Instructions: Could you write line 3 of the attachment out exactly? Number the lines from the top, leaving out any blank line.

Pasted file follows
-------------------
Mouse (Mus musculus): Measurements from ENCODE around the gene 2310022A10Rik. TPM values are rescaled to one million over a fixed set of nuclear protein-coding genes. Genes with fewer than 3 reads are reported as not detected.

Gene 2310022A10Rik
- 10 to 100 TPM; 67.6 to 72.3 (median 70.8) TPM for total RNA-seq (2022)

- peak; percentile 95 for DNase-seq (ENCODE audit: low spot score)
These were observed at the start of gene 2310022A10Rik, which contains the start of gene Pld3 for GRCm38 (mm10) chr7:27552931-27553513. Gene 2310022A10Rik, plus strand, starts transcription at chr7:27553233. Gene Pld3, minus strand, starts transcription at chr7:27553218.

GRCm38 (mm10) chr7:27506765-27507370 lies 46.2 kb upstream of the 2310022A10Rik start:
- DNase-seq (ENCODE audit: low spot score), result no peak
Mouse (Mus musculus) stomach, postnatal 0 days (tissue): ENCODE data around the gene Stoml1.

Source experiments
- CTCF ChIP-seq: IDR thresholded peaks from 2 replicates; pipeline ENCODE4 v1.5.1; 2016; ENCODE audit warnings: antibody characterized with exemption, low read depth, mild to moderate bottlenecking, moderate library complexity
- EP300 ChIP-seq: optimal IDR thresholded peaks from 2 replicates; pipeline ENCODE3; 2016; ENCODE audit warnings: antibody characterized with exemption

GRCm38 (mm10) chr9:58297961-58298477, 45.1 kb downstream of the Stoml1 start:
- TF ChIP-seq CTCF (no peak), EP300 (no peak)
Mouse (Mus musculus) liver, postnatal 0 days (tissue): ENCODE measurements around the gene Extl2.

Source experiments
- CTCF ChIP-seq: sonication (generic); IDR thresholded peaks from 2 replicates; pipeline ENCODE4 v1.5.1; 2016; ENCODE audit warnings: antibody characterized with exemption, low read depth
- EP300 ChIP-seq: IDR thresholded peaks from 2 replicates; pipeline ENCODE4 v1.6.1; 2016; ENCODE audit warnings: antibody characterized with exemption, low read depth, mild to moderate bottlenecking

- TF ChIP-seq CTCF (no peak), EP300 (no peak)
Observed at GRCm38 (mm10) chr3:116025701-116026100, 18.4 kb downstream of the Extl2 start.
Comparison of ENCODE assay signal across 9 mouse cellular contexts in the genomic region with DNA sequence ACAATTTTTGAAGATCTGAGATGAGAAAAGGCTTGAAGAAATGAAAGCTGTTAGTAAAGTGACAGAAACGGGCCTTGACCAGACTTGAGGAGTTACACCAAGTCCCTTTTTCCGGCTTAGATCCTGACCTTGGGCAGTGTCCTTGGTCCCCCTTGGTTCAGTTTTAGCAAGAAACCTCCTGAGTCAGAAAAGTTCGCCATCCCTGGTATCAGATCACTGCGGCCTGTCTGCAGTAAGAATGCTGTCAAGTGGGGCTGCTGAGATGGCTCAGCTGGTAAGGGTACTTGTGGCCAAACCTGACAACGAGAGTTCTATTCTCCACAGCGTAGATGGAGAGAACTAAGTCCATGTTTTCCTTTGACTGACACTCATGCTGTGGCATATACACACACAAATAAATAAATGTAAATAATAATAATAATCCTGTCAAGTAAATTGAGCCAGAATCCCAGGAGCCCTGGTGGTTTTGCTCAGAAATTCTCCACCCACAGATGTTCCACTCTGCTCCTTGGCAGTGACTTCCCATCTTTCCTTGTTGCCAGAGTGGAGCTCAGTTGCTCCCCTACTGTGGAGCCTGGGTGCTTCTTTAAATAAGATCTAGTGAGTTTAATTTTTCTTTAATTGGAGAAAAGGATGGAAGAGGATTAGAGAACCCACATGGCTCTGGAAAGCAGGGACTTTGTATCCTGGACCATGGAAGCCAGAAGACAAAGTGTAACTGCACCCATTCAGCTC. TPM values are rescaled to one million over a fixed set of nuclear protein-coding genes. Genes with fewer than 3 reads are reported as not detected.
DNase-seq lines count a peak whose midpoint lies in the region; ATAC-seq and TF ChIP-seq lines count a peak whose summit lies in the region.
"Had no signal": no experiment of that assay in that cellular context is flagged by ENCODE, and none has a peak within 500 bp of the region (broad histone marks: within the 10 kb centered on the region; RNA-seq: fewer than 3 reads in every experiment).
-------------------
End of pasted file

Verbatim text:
- 10 to 100 TPM; 67.6 to 72.3 (median 70.8) TPM for total RNA-seq (2022)